Why Should I Wait to Cut Back Perennials?
Although it seems like summer outside, especially with such warm weather the week before Thanksgiving, winter temperatures will be coming. Possibly sooner rather than later. Perennials that are meant to die to the ground each winter look ugly and decayed after the first frost. Faced with such unattractive plants, most gardeners are inclined to cut them to the ground right away. That action might be a mistake.
Many perennials, such as hibiscus species, hydrangea, salvia species, firebush (Hamelia patens), rudbeckia, echinacea, lantana and others still have a large amount of starch stored in their branches, even after the first frost. Although it is very tempting to remove these unattractive reminders of the beautiful spring gardening season, it is better to wait to allow the starch to translocate (move) down to the root system. The time that this takes varies by plant species, but can be as late as February.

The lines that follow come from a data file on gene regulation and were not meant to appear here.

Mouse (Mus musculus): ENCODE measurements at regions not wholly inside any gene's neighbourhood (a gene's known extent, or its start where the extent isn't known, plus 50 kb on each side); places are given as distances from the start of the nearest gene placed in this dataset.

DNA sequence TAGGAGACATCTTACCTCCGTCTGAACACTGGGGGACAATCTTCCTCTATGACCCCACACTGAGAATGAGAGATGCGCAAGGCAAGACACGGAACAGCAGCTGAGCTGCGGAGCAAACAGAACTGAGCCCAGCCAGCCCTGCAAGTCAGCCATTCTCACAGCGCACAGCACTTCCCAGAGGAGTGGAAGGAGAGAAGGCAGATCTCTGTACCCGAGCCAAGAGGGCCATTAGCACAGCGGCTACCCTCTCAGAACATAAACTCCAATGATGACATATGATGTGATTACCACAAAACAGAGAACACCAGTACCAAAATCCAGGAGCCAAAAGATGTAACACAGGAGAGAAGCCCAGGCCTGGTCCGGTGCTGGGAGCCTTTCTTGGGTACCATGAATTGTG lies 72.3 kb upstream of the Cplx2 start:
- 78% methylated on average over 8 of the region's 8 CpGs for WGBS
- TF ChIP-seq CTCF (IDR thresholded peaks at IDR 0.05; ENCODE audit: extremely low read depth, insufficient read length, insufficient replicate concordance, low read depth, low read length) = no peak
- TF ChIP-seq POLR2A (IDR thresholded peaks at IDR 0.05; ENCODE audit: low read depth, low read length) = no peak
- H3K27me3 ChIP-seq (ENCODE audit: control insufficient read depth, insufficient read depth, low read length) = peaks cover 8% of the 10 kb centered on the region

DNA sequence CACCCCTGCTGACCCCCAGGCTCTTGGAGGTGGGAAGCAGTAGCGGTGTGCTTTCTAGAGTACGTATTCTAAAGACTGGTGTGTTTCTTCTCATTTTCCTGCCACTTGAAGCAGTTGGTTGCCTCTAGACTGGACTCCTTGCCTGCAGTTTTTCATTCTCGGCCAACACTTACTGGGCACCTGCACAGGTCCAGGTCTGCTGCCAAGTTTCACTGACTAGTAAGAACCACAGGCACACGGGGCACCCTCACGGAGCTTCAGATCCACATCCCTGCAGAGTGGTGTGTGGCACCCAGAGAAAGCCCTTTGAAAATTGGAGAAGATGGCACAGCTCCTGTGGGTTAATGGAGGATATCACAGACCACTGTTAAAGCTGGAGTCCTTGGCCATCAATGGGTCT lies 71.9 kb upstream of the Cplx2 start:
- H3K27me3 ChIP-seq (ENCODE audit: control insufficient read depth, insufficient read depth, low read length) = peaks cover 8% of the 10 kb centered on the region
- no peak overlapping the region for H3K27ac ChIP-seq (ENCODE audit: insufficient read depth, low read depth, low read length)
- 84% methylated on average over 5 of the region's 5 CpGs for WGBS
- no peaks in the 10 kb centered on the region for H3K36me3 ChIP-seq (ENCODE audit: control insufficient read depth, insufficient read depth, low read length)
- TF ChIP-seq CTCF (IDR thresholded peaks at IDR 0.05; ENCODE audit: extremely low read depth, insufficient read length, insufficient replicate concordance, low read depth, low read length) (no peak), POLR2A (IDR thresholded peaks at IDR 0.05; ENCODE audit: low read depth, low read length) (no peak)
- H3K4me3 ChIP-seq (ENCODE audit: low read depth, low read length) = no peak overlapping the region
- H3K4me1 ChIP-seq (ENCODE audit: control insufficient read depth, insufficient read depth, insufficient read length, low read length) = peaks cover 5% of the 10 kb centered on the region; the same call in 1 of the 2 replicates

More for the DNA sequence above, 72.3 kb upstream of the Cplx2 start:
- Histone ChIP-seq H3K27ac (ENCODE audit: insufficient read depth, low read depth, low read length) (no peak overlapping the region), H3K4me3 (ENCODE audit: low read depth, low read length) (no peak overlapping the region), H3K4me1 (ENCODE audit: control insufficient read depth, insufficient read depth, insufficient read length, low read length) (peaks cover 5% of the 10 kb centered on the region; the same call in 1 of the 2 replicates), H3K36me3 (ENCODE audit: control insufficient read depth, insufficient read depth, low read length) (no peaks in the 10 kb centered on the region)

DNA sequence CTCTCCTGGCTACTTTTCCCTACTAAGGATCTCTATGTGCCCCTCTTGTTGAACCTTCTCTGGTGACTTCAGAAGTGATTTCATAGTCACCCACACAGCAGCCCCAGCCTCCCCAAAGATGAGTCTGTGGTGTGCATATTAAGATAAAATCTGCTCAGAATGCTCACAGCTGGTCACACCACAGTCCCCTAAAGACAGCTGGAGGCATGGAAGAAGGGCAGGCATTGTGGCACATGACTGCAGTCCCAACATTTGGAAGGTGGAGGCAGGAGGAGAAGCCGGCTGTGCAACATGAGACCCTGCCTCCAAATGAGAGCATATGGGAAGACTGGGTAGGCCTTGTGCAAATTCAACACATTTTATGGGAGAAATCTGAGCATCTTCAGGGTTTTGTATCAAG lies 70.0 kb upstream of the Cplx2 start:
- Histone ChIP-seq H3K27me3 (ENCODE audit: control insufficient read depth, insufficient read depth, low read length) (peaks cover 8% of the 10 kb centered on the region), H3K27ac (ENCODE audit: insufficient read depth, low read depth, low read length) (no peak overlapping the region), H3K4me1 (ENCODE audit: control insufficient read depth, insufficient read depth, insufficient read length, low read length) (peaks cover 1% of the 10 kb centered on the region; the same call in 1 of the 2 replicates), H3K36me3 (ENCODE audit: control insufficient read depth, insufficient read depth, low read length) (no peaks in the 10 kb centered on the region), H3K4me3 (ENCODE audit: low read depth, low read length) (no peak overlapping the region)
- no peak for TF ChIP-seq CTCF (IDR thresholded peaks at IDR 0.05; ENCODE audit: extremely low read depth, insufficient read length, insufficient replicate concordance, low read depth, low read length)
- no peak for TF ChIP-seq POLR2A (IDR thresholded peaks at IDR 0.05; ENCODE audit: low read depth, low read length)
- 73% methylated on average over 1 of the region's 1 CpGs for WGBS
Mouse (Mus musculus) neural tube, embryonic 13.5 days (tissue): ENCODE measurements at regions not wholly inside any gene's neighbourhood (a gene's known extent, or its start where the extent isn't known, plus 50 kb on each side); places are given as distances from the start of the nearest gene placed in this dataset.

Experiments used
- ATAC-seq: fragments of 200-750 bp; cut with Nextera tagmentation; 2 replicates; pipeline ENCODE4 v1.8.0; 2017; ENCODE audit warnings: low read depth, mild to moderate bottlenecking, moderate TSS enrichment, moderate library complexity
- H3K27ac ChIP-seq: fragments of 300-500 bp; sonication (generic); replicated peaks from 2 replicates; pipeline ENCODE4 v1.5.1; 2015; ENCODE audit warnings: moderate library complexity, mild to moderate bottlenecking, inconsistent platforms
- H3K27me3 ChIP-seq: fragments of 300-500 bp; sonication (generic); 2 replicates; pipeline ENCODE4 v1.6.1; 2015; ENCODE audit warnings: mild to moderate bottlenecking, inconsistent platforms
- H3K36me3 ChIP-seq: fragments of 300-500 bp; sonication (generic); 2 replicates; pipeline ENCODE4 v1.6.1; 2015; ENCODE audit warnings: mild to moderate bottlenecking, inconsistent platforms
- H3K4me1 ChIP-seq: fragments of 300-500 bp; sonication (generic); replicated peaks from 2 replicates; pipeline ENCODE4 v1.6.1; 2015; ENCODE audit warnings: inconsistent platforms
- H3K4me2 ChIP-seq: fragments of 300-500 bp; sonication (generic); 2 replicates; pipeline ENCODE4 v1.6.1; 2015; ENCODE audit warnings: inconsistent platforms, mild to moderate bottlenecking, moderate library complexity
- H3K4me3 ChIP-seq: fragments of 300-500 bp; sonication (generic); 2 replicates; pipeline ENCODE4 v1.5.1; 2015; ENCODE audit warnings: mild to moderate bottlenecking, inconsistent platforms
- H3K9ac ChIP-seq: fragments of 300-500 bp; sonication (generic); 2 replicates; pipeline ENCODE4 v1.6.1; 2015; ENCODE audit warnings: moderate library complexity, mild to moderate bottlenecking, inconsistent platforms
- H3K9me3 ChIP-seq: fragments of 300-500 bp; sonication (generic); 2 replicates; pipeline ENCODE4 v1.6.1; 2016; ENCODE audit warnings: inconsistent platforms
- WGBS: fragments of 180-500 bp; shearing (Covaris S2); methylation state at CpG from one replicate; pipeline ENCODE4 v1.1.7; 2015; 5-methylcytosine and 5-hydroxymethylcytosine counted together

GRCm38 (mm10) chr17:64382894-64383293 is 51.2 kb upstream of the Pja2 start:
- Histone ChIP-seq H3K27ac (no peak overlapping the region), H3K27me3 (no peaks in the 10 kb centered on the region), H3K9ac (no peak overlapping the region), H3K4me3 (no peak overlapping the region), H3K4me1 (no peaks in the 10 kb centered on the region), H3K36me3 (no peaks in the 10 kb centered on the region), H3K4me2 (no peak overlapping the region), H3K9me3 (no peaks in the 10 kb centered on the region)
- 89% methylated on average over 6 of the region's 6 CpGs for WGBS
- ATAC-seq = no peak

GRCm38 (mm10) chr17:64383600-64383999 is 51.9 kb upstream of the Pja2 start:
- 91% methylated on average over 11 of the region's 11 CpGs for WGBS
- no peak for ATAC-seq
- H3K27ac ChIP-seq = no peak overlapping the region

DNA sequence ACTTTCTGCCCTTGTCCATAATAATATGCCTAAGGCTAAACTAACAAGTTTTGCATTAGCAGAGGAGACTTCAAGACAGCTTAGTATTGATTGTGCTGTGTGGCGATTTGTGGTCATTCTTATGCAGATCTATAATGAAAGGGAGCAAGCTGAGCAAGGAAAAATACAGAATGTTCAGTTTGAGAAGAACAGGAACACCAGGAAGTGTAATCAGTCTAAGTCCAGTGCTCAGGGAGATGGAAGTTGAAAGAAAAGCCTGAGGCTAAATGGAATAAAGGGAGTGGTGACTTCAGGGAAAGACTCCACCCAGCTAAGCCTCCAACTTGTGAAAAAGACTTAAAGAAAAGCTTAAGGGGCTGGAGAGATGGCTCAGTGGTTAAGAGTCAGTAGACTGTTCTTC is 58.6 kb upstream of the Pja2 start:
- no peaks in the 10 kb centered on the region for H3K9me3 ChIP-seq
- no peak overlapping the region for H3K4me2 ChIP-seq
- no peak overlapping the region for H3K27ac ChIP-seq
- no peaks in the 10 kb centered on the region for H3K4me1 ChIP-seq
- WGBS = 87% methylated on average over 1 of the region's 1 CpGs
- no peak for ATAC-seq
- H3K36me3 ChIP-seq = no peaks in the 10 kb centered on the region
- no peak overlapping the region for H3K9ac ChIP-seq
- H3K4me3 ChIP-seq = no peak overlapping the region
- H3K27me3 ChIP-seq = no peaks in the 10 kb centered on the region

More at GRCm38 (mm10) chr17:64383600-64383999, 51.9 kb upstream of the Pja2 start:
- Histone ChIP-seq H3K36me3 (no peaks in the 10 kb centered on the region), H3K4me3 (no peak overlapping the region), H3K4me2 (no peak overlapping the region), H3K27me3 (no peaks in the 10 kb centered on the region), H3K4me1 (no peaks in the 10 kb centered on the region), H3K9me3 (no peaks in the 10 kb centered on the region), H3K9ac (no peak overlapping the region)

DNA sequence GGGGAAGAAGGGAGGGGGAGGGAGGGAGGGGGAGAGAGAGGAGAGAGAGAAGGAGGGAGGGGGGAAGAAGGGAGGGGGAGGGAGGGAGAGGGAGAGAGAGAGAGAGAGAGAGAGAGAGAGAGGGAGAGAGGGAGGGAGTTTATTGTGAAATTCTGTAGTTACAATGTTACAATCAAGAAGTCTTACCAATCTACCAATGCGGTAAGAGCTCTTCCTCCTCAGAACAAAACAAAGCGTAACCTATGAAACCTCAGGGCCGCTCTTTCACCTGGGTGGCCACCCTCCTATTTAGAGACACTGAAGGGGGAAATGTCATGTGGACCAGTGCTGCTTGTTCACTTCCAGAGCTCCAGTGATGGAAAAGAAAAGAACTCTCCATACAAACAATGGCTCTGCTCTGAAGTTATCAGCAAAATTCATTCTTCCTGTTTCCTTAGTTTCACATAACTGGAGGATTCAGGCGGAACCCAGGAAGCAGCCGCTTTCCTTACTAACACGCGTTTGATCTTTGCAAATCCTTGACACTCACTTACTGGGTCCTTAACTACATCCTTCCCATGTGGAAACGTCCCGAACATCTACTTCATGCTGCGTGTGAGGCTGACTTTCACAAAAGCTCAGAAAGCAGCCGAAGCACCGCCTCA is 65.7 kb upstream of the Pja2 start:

To determine if there is “life” left in those burned and singed stems, just scratch off the top layer of the stem. If any nutrients remain in the stem, it will be green or yellow where the scratch was made. If it is brown and dead, it is safe to prune the perennial back.
If you can stand to wait, allow those unsightly stalks to remain until February. If they contain any plant nutrients this will give the plant some energy during the winter months. This is not possible in every situation, but following this practice will bring stronger flowering perennials next season!